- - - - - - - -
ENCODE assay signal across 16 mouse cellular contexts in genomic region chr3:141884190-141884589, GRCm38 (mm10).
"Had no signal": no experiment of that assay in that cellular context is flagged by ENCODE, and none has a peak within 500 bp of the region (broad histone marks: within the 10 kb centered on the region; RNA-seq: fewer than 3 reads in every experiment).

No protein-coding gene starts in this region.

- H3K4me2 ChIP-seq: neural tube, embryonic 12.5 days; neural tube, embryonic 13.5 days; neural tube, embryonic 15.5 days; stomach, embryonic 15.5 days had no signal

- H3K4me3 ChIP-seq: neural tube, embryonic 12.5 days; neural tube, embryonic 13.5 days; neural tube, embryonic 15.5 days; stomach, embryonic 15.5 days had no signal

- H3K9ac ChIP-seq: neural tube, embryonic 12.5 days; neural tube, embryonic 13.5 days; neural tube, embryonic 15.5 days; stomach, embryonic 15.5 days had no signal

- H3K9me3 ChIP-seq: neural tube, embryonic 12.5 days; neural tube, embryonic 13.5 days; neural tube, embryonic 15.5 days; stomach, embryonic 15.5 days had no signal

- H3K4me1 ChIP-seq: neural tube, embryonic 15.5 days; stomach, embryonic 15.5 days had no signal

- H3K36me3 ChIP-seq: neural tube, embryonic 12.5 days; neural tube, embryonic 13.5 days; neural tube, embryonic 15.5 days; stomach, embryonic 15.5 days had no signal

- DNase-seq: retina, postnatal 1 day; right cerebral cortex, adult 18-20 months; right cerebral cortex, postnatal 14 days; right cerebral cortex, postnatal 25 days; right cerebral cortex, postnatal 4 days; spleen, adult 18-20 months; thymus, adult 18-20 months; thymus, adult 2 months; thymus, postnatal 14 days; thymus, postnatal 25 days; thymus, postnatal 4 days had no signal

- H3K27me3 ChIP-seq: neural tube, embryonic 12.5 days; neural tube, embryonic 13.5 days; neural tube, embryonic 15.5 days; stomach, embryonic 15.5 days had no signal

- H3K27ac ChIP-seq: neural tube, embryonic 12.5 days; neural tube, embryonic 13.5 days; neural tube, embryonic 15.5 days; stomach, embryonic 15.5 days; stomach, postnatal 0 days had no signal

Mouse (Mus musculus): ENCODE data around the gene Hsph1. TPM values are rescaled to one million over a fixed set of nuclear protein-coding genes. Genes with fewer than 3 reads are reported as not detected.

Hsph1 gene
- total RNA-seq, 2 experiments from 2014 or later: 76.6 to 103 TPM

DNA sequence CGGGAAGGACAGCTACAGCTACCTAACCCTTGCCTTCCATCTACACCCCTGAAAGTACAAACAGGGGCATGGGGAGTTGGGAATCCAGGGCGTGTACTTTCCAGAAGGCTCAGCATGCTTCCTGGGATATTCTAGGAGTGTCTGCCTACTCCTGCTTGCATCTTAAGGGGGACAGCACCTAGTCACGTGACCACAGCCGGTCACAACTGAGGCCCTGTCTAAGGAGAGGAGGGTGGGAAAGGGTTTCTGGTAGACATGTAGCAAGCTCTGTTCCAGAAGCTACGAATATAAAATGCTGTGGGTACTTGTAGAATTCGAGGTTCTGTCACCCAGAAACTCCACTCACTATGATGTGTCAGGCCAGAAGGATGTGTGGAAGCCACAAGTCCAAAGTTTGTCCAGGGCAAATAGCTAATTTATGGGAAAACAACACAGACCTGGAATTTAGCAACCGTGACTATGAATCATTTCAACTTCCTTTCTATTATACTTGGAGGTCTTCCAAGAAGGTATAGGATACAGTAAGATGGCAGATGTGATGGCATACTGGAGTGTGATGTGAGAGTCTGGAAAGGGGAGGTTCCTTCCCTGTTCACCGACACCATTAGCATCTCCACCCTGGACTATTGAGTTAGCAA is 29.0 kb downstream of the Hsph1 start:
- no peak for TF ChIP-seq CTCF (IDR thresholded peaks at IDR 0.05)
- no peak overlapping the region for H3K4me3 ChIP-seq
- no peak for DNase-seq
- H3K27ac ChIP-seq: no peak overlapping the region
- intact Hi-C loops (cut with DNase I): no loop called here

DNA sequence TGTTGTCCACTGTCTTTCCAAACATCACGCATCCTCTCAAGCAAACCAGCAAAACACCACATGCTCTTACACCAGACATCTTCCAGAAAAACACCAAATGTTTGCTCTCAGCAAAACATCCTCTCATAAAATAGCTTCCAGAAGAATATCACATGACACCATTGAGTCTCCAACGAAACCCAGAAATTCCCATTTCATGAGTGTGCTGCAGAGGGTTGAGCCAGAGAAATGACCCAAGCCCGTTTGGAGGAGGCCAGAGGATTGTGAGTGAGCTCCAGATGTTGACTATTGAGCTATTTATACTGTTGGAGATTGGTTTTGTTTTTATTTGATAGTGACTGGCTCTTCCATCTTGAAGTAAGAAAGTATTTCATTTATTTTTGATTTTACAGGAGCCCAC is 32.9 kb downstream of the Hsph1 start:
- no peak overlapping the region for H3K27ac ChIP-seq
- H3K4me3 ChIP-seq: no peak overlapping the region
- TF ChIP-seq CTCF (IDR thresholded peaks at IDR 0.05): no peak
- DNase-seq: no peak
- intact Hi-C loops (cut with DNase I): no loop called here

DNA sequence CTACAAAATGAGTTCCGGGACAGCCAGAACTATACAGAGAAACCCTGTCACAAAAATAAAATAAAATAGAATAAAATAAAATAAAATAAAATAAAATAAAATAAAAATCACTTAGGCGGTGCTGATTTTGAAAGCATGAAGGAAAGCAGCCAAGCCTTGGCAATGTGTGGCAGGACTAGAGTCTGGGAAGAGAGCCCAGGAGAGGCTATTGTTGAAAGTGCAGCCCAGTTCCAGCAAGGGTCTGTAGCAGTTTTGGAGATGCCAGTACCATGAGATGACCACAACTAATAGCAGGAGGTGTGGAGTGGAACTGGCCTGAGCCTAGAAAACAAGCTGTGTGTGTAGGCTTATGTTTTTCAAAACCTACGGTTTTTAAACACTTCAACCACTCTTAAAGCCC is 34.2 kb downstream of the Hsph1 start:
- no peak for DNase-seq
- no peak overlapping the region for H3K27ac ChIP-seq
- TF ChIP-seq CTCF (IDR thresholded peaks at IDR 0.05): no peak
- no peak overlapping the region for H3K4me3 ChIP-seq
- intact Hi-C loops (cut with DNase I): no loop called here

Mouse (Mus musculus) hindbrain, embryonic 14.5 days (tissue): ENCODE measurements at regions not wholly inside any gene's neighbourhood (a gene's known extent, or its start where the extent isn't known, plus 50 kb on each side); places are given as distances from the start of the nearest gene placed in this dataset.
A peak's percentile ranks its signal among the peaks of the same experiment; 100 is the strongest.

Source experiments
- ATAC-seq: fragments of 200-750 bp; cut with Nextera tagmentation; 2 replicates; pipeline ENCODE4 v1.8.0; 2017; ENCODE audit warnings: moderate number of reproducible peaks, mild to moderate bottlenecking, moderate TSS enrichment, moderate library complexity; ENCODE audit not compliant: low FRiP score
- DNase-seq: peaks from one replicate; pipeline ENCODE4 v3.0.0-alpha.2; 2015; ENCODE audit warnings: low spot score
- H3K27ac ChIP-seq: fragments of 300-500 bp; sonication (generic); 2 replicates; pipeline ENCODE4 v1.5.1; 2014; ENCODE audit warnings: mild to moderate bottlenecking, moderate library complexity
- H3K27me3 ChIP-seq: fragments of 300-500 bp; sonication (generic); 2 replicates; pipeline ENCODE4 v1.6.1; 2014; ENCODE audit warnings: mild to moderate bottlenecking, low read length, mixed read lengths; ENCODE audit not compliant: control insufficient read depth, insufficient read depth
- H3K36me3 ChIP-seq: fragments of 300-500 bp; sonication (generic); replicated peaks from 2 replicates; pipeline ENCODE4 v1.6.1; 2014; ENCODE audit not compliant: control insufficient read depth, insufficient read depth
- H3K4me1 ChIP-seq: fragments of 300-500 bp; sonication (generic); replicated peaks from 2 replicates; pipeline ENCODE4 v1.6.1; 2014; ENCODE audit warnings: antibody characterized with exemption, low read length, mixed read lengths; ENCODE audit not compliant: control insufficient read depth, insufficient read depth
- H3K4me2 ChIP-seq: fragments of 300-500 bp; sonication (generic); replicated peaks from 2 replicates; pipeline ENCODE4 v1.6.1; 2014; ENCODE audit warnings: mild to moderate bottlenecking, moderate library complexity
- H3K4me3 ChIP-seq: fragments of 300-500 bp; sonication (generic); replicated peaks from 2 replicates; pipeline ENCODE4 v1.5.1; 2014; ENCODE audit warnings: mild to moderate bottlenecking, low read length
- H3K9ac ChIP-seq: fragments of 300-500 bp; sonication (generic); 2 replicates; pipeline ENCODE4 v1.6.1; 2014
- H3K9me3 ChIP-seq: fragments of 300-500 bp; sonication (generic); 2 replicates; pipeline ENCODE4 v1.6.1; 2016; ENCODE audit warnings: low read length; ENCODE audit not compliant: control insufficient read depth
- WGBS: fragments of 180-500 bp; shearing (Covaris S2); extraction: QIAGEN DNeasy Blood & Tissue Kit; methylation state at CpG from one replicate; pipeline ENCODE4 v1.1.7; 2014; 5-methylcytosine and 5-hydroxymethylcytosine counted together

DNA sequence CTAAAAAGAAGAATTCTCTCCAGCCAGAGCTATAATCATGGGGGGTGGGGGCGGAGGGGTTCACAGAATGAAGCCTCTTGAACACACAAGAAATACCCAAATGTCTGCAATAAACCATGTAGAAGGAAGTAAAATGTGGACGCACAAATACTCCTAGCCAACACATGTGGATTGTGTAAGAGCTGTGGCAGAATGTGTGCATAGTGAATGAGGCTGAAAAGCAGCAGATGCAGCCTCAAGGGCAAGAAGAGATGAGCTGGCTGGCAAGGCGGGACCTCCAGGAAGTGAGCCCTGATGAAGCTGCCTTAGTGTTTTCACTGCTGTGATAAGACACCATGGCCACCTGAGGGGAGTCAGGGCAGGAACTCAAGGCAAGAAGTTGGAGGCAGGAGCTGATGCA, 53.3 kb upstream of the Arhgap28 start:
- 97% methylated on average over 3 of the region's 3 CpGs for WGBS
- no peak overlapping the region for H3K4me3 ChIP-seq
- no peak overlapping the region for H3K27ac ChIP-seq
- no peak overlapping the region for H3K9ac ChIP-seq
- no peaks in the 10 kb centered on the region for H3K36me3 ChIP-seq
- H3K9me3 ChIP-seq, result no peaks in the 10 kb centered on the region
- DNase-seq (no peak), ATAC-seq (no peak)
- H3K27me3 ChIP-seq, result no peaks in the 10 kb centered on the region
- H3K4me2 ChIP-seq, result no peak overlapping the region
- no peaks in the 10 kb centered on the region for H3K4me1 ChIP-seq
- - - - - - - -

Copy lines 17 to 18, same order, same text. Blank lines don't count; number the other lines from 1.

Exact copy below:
- no peak for TF ChIP-seq CTCF (IDR thresholded peaks at IDR 0.05)
- no peak overlapping the region for H3K4me3 ChIP-seq